In the eighth part of our Getting Started series, Jack shows us how to make, trim and fit new door cards to the Sherpa – all for very little dosh
[tl:gallery index=1 size=138×230]As you can see from our ‘before’ and ‘after’ pictures (left and below), this month’s tips on how to make door cards deliver a big change to the ’van’s appearance for very little cost. As we said[tl:gallery index=2 size=138×230] last month, the Ambla upholstery vinyl was the result of a ‘skip-dive’, and everything else used was kicking around my workshop; but if you do
have to buy the wood, screws, caps, etc, you’d probably be looking at around £15 for the lot. There are no highlighted hot tips – all advice is smokin’ this time!
The first job was to straighten all the edges of the aperture. I used a panel-beater’s hammer to strike, and [tl:gallery index=3 size=230×138]a lump hammer to act as an anvil. Price: a couple of pounds for the two, bought secondhand at a steam rally. Finally I filed away the burrs from the old fixing holes, where the rear door cupboards had been ripped out by some earwig!
Cutting the board
You can use ply, hardboard or anything (within reason) to make the panels, though the trade frequently favours millboard. I used an offcut of 8mm MDF bought from a car boot sale for £1.50 – big enough to make four cards. I first worked out the size of panel required. Peanuts needed some larger than average to cover all the damage on the doors. Always measure twice and cut once.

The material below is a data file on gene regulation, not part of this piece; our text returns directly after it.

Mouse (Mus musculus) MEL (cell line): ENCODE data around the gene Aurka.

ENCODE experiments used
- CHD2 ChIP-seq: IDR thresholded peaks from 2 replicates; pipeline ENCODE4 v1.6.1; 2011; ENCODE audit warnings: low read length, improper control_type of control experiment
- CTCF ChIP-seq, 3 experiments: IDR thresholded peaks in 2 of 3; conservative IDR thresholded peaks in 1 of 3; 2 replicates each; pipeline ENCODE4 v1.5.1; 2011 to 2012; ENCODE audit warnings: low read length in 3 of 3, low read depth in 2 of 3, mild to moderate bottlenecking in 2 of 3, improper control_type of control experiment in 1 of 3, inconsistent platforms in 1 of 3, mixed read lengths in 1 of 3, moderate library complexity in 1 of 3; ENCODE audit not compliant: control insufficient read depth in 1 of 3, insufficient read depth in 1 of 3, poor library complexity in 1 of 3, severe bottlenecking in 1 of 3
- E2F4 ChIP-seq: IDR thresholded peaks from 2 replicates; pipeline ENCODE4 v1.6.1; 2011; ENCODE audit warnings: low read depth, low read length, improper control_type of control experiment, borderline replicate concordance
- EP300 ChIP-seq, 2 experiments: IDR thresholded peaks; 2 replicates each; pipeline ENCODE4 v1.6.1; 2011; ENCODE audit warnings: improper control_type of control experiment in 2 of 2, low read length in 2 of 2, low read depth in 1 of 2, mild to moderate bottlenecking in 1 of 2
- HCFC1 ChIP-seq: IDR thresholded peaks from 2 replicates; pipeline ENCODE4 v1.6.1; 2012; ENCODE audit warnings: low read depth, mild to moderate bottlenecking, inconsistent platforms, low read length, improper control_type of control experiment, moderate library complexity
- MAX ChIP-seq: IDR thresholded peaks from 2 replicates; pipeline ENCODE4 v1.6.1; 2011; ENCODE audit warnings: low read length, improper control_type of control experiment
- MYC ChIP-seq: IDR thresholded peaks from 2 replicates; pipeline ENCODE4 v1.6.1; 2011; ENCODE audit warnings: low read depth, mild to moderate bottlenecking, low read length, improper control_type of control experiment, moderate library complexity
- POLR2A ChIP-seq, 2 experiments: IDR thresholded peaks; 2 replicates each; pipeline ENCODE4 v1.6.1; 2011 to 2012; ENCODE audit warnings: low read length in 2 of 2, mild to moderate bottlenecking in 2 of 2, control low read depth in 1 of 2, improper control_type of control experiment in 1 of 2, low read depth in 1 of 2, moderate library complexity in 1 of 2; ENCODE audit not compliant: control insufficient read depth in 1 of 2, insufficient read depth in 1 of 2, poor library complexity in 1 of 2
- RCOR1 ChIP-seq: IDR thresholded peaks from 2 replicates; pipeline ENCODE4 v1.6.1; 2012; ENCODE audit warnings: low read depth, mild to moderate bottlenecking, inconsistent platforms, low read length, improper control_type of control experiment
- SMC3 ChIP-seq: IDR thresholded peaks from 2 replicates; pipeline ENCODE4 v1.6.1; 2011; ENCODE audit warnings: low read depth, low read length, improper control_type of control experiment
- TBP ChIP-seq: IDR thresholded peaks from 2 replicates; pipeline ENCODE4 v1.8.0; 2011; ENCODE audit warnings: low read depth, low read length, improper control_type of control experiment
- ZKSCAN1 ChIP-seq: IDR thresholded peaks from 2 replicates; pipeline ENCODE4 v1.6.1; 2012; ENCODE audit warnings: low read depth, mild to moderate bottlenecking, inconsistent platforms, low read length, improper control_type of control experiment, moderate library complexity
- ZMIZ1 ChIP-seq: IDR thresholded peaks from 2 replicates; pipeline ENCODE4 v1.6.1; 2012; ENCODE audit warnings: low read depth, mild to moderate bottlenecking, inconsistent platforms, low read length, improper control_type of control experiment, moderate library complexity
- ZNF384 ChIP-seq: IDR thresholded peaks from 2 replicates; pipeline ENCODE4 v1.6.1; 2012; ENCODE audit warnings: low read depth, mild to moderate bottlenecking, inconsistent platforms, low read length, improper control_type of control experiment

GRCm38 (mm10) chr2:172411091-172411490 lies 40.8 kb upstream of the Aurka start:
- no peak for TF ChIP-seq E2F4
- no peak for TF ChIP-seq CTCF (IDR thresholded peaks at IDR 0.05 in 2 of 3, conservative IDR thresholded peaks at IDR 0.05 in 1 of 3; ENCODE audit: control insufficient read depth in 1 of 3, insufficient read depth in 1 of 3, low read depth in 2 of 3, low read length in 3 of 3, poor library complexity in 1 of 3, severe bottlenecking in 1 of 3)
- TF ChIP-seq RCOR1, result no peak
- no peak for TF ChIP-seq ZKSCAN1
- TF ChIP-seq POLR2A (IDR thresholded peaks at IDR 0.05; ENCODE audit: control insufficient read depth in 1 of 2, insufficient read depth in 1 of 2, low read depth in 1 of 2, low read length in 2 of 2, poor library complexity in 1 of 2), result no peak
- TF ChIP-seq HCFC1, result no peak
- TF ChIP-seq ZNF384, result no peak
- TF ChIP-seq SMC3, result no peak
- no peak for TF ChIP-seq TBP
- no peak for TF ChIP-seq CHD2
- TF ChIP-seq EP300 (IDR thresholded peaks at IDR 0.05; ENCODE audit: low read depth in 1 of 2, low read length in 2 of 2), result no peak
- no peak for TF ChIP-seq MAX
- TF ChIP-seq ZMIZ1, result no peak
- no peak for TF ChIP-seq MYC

I have an orange-handled saw in the toolbox that’s good at cutting most woods and plastics. My blue-handled saw is a speed-saw and cuts in both[tl:gallery index=4 size=230×138] directions. I used a builder’s level as a straight-edge and an engineer’s square from my toolbox. I have carpenters’ squares in my workshop but find them ungainly. First-time carpenters often end up with a wonky rectangle. Frequently this is because the edge they are measuring from isn’t straight. My tip is to check that both diagonals measure the same.
For that professional look, radius the corners. Folk spend a fortune on jigs, compasses and the like, when all you need is a teacup to draw around. I only ever use three radii: eggcup, teacup, and saucer – bone china, of course!